Taoism and Buddhism Temples in Today's China

A Chinese Taoist temple, generally called Gong, Guan or Miao in Chinese, is the holy hall where Taoists perform their religious ceremonies. It blends Taoist taste and ideas on construction with traditional Chinese thoughts and methods of construction. It thus has formed a unique style among the many different types of Chinese ancient architecture. Taoist temples of different scales are scattered all over China. Generally, they can be divided into three kinds: palace-like temples, ordinary temples and simple hut or caves. Though of various sizes, they are built to serve the same function. People may get confused in distinguishing a Taoist temple from a Buddhist temple because they are much alike from the outside. It is true that many methods of Taoist construction imitate those of Buddhism, but there exist some minor difference between them. For example, the holy statues of Dragon and Tiger are set in front of the main gate of a Taoist temple, while statues of two giants guard in the same position in a Buddhist temple. The Taoist trinity, San Qing (Three Pure Gods), is worshipped in Taoist halls. They are Yu Qing (Jade Pure), Shang Qing (Upper Pure) and Tai Qing (Great Pure). In the main hall of a Buddhist temple on the other hand, the Buddha trinity is placed. Besides, themes of statue and murals in Chinese Taoist temples are those familiar to common people and the religious atmosphere is not as intense as in Buddhist temples. Please browse the following mountains and temples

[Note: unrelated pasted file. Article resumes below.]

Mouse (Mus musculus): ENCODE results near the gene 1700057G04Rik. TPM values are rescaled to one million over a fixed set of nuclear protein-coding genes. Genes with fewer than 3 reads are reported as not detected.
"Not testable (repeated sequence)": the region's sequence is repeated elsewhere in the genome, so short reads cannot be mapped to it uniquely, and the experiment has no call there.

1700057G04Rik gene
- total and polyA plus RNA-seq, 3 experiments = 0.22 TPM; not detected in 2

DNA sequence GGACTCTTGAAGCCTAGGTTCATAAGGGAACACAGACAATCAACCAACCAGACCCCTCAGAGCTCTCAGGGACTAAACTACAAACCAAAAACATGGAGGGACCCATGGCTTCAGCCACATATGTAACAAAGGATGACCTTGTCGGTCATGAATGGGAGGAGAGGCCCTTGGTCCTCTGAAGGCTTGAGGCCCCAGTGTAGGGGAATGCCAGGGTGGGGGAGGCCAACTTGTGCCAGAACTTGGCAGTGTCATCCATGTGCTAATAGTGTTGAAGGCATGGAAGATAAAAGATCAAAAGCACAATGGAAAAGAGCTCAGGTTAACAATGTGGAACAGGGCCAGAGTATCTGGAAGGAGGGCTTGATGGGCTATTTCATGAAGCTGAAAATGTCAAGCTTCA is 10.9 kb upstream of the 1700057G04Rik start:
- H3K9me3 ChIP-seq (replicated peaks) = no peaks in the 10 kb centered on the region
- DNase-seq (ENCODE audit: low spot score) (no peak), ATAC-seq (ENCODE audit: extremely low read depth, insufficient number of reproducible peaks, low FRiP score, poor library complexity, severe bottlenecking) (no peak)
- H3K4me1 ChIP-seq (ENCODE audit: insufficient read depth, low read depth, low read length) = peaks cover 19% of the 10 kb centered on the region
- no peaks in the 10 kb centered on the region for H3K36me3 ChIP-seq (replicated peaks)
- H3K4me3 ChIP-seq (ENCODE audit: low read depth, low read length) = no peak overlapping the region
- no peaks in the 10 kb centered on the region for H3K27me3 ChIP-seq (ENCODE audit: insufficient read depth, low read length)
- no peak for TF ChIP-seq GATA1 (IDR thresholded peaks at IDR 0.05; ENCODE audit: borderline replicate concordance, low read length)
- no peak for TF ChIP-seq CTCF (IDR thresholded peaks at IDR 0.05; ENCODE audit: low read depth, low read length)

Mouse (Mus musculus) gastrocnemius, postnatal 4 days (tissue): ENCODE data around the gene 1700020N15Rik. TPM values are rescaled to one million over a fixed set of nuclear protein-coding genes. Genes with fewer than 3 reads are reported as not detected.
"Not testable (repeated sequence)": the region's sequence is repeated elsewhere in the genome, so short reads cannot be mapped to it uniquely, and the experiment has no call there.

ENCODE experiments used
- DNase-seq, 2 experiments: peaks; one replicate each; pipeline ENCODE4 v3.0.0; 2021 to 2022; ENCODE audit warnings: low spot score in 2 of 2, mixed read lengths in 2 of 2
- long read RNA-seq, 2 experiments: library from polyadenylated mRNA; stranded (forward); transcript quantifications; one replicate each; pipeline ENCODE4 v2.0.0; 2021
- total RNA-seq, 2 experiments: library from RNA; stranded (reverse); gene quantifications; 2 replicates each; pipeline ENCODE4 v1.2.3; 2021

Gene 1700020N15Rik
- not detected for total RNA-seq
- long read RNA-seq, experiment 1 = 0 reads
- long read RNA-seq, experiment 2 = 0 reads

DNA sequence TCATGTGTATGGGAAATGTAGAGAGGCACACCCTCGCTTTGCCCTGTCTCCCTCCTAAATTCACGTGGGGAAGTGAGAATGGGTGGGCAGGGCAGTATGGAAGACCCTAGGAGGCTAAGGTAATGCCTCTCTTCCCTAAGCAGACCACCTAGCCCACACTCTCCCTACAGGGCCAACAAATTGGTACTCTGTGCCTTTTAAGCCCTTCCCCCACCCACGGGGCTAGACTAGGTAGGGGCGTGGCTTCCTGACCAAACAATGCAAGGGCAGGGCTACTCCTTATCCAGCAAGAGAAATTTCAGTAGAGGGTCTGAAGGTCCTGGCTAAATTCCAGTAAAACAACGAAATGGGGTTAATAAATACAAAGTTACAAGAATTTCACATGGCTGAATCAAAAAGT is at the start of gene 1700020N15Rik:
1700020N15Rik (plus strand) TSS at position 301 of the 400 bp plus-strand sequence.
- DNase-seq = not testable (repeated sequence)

mountains, temples